Leo Varadkar open to long or short Brexit extension
Irish Taoiseach Leo Varadkar said he was open to either a short or long extension to Article 50, as he arrived at the EU summit in Brussels.
Mr Varadkar is meeting other EU leaders for a crunch summit with Theresa May who is asking for a delay to Brexit.
European Council president Donald Tusk has recommended that leaders of the remaining 27 EU countries approve an extension of up to a year, with a break clause allowing the UK to leave as soon as it ratifies its Withdrawal Agreement.
On Mrs May’s statement that she was not prepared to stay in the EU past June 30, he said: “Ultimately that decision lies with the House of Commons because the UK can leave before June 30, it can leave well before June 30 – it can leave in a matter of weeks.
“All that’s required is for the House of Commons to ratify the (Withdrawal) Agreement.
“I hope and trust the cross-party talks will allow that outcome to continue and allow us to do what we’re dying to do really, which is to get busy negotiating a new future relationship between the UK and the EU, one that is a very strong economic and very strong security partnership.”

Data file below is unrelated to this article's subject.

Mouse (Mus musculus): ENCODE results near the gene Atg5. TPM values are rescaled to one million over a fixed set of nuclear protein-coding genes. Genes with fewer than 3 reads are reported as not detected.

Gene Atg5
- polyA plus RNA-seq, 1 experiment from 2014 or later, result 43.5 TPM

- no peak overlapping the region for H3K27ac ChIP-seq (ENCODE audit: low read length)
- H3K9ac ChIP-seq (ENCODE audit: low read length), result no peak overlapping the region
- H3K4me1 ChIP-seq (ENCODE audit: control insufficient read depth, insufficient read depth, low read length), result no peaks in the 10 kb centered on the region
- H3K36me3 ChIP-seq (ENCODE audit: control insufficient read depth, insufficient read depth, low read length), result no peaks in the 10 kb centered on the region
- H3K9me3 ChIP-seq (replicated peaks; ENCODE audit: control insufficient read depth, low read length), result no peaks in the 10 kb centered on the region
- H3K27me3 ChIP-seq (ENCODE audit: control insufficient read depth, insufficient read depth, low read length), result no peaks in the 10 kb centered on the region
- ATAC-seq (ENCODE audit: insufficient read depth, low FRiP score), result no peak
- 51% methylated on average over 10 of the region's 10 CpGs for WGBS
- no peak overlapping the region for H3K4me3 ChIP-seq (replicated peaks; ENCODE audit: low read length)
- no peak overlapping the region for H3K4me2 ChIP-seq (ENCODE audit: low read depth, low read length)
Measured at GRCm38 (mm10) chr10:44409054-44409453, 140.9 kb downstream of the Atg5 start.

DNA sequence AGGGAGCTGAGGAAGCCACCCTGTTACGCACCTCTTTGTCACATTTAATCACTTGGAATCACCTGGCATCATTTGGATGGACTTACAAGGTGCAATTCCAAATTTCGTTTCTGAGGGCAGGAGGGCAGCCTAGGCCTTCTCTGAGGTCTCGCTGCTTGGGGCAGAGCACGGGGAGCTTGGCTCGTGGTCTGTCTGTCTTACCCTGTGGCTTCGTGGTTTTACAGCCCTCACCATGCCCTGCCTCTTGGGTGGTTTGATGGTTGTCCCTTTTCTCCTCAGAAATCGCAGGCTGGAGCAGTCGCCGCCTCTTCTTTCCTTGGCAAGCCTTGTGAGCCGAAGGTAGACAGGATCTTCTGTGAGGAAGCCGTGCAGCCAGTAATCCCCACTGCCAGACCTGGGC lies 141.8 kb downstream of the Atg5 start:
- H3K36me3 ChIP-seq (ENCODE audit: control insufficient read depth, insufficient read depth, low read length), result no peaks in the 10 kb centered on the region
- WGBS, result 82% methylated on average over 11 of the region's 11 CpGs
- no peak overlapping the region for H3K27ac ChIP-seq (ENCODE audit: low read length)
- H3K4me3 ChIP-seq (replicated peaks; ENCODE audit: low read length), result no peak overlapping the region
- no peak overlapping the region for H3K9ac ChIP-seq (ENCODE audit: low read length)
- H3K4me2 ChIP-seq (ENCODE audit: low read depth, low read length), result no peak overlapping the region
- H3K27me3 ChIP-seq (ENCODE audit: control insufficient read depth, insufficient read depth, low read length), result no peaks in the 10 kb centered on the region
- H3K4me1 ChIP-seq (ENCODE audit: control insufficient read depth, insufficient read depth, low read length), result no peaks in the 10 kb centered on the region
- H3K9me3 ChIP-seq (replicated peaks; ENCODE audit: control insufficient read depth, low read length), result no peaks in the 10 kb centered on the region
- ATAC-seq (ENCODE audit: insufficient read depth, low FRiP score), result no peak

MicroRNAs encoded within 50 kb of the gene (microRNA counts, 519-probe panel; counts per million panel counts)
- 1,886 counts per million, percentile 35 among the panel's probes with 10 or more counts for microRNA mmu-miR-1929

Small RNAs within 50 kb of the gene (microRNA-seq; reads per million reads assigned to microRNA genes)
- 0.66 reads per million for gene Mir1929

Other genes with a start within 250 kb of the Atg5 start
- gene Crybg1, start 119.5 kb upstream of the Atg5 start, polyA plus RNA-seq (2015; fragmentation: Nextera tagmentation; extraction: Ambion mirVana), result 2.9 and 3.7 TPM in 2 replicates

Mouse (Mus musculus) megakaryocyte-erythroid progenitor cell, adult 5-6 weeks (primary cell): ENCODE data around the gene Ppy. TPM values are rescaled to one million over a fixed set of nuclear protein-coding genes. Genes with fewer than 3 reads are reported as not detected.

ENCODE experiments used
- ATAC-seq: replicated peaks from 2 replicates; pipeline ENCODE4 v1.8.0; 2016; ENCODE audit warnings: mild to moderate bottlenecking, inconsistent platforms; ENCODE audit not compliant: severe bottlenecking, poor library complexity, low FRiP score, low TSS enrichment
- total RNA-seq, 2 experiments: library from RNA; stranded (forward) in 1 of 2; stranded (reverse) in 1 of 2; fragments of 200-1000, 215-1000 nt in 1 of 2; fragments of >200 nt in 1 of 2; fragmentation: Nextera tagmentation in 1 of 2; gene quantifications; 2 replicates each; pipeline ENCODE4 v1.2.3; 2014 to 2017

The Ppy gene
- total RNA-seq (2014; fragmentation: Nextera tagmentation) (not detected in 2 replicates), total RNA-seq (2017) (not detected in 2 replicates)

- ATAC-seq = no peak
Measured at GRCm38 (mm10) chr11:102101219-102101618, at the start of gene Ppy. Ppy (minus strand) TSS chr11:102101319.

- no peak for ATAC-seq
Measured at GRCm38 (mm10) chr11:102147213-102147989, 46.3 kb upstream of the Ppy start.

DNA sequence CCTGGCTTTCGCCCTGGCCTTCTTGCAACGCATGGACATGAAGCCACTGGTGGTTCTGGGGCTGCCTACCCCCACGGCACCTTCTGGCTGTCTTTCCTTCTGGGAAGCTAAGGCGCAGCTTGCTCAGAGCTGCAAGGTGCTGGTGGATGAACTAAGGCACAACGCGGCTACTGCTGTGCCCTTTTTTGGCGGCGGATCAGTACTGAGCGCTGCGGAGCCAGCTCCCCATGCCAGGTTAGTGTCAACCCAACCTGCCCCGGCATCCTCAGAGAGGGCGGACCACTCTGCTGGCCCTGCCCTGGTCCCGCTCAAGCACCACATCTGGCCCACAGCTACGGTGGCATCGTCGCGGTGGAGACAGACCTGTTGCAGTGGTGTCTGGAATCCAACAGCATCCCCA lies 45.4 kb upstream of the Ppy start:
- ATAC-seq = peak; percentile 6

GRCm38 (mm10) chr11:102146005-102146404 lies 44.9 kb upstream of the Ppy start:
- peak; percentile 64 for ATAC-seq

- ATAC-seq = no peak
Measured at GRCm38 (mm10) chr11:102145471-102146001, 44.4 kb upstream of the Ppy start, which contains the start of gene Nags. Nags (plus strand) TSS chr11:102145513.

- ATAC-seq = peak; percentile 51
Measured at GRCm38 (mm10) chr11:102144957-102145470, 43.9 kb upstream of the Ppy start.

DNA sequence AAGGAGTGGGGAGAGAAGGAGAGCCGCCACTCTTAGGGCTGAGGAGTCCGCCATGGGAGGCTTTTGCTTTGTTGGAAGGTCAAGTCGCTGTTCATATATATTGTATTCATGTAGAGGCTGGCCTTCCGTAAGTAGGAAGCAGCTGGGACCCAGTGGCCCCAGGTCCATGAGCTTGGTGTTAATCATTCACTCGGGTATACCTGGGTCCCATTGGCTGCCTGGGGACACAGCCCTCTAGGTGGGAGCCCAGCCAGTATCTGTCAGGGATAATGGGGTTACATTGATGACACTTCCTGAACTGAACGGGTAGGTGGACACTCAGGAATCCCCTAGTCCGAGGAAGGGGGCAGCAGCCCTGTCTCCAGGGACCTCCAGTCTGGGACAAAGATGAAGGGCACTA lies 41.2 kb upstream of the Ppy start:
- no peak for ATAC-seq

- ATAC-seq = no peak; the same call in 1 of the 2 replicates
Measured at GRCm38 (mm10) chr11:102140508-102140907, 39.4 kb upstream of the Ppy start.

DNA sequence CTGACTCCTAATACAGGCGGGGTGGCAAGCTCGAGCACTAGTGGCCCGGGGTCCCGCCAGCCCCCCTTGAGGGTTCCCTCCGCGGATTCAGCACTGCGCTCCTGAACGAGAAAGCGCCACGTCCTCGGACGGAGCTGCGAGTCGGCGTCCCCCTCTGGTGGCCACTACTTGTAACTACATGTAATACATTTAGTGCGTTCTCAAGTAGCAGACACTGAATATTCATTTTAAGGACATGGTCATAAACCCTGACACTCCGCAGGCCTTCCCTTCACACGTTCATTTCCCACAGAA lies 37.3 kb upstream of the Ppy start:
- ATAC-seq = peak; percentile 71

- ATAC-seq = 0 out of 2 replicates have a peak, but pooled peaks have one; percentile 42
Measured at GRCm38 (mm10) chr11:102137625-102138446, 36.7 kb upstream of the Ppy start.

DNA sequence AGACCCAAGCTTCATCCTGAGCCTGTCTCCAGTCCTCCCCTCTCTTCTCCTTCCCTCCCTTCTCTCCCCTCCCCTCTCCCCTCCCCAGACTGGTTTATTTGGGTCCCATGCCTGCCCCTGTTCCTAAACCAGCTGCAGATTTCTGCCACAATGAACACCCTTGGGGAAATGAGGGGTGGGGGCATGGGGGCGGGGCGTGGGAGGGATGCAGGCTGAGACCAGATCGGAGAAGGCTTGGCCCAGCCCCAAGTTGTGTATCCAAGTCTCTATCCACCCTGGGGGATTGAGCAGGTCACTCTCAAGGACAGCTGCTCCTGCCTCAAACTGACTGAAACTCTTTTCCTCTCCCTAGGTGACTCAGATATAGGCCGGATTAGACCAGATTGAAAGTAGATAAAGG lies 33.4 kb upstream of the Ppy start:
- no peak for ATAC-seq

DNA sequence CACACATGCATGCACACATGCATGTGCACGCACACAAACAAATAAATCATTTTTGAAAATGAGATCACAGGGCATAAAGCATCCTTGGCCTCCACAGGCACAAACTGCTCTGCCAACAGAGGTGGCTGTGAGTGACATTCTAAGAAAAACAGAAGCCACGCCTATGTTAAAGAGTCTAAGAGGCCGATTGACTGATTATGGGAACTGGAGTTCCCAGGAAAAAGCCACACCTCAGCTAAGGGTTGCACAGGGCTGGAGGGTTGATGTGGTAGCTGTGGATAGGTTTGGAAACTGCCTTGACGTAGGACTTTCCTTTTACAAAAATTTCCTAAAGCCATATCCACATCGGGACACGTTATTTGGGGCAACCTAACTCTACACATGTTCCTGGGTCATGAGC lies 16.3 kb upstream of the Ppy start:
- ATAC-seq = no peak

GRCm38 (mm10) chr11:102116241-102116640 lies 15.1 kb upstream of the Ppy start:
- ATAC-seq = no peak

He said he is confident an extension will be agreed at the summit, however, he said what remains open is how long the extension will run on and what the conditions will be.
Mr Varadkar, who is in Brussels with Ireland’s Minister for European Affairs Helen McEntee, added: “I think the vast majority of people here at the European Union appreciate that the UK is in a difficult position.
“The UK doesn’t want to leave without a deal, but at the moment it doesn’t want to vote for the deal and maybe half the population doesn’t want to leave at all.
“I think the general consensus here will be to give the UK a little bit more time for the cross-party talks that are happening to conclude and we can review the situation in a few months’ time.”
Mr Varadkar added he hoped the UK would join the EU in a customs union.
He said: “One thing I would like to see considered and which is under consideration is the possibility of a customs union being formed between the UK and EU.
“Ultimately the EU is the biggest trading bloc in the world, we trade more than China, we’ve a bigger population than the US, and in a world of big blocs it’s in the interests of the UK to be part of one of those blocs.
“It’s also in our interest to have the UK to be in our bloc and I think we would be generous in understanding that the UK couldn’t be a silent partner and would have to have a say in decisions being made.”